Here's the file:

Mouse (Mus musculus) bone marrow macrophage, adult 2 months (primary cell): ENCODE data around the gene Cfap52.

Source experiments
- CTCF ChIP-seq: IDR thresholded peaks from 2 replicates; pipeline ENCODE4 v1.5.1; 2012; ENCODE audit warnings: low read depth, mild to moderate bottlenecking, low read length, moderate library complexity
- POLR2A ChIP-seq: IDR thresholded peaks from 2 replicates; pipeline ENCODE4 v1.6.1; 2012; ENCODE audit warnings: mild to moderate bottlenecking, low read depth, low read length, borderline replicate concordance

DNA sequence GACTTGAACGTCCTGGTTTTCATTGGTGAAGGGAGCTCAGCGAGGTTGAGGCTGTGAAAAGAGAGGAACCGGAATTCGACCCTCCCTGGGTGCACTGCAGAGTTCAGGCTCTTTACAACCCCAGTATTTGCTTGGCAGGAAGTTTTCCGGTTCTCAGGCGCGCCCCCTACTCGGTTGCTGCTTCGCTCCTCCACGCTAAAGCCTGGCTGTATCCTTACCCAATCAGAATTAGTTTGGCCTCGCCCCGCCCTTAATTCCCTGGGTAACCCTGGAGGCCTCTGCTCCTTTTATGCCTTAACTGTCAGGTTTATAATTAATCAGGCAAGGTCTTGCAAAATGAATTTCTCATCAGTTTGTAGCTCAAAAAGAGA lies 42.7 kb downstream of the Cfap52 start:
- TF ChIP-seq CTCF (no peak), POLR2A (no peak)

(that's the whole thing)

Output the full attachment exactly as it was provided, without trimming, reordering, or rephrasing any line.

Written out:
Mouse (Mus musculus) bone marrow macrophage, adult 2 months (primary cell): ENCODE data around the gene Cfap52.

Source experiments
- CTCF ChIP-seq: IDR thresholded peaks from 2 replicates; pipeline ENCODE4 v1.5.1; 2012; ENCODE audit warnings: low read depth, mild to moderate bottlenecking, low read length, moderate library complexity
- POLR2A ChIP-seq: IDR thresholded peaks from 2 replicates; pipeline ENCODE4 v1.6.1; 2012; ENCODE audit warnings: mild to moderate bottlenecking, low read depth, low read length, borderline replicate concordance

DNA sequence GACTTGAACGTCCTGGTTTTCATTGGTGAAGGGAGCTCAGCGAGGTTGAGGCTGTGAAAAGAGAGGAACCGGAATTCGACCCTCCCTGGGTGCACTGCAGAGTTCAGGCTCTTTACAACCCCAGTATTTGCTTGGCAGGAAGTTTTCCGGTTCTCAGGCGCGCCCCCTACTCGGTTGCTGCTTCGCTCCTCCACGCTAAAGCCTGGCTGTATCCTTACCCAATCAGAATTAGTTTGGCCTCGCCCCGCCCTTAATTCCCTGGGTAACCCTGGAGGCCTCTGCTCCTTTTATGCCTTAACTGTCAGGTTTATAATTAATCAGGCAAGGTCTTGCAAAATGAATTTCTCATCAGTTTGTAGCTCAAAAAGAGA lies 42.7 kb downstream of the Cfap52 start:
- TF ChIP-seq CTCF (no peak), POLR2A (no peak)